'It was never about me': Naoupu dedicated to promoting positive body image in tandem with sport

The Ireland centre last year spoke about her battle with anorexia, and is eager to help young women steer clear of the pitfalls.


The brilliant Ireland centre has felt her role change over the decade since first moving to Ireland.

It’s about far more than a switch from Galwegians to Old Belvedere, whose kit she wears in the promotional image accompanying this interview.

She is seated and overlooking Energia Park to promote the company’s new naming rights deal of the All-Ireland League, which ran without a flagship sponsor last season, and there is genuine excitement running through her typically hushed Kiwi accent.

Because Naoupu is deeply passionate about women’s sport, and women’s sport needs investment of all sorts of resources.

Sene Naoupu and Lydia Thompson Ryan Byrne / INPHO Ryan Byrne / INPHO / INPHO

The Sevens and 15-a-side international devotes many hours to the top-end organisational and administrative element of her sport, she has also moved to dig deep for a core issue that impacts over 1,700 new sufferers each year in Ireland.

Last year, Naoupu pulled back the curtain on an element of her road to international rugby that had been hidden away from view. 

With a small collage of photos — one side painful, one side fulfilled. One side a girl who appeared a mere shadow of the woman at the peak of her powers on the other — she landed massive heartfelt blow.

“After being diagnosed with an eating disorder and depression in my early 20s,” read Naoupu’s caption on Instagram. “When my desire to be, do and have more in the world outweighed my desire to remain an unnatural, unhealthy silhouette with no energy or lust for life to express my true self and have any form of influence in the world.”

Naoupu’s experience of anorexia is, of course, far from a unique one. And that is precisely why she decided to put her story out for all to see, following up her striking post with a candid chat on RTE ahead of the Six Nations.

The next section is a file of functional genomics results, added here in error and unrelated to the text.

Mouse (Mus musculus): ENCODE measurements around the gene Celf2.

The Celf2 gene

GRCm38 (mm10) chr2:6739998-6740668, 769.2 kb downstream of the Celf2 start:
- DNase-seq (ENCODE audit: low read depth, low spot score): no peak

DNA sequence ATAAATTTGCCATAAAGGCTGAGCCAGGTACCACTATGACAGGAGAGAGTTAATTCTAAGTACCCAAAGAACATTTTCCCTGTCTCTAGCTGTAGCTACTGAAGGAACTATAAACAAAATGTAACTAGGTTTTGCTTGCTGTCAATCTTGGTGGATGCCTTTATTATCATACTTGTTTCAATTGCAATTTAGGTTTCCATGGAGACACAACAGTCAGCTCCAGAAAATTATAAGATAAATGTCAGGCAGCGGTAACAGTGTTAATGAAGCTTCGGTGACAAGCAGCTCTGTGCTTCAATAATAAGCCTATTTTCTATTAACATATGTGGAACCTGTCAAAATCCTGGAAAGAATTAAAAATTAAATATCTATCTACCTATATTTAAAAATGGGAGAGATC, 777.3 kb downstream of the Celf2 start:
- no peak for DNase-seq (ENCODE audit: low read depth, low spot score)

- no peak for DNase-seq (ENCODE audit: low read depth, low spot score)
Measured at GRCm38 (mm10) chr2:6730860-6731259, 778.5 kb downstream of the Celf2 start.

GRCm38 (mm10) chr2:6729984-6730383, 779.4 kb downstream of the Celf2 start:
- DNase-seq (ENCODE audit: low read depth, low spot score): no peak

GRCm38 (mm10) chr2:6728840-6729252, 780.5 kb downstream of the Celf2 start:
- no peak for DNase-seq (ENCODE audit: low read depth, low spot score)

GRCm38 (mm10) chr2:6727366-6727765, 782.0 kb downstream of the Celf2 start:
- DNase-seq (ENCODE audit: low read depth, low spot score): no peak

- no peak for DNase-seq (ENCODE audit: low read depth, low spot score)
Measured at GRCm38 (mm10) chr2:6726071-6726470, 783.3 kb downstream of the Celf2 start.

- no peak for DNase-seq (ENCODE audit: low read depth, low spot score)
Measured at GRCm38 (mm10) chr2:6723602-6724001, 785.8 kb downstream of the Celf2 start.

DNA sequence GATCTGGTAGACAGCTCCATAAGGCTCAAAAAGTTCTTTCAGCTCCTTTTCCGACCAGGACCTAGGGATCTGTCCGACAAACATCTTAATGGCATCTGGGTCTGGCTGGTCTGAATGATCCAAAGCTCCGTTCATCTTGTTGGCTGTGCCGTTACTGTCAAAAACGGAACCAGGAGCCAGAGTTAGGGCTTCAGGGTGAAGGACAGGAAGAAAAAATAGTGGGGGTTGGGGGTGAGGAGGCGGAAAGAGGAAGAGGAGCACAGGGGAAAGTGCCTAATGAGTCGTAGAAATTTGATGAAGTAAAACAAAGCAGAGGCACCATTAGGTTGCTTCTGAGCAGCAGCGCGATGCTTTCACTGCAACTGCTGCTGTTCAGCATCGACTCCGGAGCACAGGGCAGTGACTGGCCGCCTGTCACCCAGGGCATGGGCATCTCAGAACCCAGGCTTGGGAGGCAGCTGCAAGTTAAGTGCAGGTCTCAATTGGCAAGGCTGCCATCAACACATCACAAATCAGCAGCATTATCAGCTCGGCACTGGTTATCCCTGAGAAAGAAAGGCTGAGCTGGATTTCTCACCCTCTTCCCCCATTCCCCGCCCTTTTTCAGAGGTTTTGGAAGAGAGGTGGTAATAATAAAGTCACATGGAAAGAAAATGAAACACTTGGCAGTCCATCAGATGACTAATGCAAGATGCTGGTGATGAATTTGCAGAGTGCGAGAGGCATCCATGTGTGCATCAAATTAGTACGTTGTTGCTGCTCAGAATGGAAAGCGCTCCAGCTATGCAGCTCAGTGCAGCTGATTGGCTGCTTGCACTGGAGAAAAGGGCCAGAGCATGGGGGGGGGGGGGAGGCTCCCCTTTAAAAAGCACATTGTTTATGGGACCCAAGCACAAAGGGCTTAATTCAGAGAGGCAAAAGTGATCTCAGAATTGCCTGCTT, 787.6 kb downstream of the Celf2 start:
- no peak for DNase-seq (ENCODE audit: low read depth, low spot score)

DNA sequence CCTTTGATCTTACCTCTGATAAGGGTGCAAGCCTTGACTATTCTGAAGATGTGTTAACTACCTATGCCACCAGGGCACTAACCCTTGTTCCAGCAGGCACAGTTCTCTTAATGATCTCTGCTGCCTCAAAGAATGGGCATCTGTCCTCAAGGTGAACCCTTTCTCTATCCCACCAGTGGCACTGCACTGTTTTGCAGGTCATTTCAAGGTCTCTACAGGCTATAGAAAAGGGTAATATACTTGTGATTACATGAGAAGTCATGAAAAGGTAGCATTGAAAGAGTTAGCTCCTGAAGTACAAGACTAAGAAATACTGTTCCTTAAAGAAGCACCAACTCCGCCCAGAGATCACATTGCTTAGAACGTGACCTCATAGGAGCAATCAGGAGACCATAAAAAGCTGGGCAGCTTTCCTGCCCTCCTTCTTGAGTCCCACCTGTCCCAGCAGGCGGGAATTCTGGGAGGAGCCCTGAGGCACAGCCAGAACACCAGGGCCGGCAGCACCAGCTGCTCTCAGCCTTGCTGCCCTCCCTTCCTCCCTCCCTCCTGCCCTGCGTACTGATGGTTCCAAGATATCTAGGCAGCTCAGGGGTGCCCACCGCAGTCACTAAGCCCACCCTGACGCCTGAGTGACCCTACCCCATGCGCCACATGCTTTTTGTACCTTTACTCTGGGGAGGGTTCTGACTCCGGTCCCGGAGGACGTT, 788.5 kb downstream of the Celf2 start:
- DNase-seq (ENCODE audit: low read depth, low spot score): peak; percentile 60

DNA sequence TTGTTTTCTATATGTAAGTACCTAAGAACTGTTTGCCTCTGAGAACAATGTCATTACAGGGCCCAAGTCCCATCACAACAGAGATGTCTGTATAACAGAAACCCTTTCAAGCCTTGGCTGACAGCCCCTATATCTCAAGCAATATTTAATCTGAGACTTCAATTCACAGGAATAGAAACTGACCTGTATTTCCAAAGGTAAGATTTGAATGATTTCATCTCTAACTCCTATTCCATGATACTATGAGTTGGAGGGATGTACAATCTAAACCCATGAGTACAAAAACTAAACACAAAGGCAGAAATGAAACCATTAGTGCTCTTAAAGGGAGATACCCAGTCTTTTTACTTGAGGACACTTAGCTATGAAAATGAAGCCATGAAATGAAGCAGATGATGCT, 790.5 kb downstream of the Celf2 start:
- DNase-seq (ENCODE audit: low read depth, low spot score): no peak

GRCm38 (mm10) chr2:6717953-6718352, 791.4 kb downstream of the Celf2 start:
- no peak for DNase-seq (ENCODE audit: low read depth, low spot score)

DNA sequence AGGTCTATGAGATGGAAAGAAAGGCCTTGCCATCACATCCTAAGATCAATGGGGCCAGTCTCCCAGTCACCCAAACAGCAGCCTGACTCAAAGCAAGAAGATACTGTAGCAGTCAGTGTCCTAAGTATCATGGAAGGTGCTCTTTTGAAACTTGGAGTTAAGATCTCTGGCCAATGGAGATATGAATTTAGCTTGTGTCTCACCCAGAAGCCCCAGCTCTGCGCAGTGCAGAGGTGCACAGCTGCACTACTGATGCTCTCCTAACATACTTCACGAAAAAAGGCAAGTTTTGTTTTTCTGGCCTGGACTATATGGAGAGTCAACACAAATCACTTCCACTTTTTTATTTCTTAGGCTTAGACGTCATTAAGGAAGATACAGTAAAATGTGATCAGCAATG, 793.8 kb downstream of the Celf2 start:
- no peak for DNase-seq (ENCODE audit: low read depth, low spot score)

Having so clearly moved beyond the struggle to become a powerful athletic centre with a terrific skillset, it took no little bravery for Naoupu to dig up an old emotional wound. But this is a woman acutely aware of how her place on an elite sporting pedestal can be used to broadcast a positive message.

“The intention was to help others. It was never about me,” says the Dunedin -born Ireland star, “looking after our mental health, that was a big cue for me to say: ‘hell yes, I need to make sure people are aware of this’.

“Young girls in particular,” she adds in the knowledge that 89% of eating disorder admissions are female, “with the accessibility of social media and girls being exposed to all these different types of images of females, I thought it was just a really important time to remind young girls to look after their mental health, body image and to accept who they are as opposed to wanting to look like something they are constantly exposed to on their phones.

“That can affect their interest and ability to participate in sport.

Sometimes there’s that stereotype or stigma when you’re a young girl: if you’re going to play sport, you’re going to end up being a certain body image. And you don’t want to necessarily be like that.

“I know what it’s like; growing up and being in two minds whether to play sport or not.

“The benefits sport has given me far outweigh anything else.That’s where my passion lies in terms of encouraging young girls and women to be active and involved in sport. Not to be scared of it.”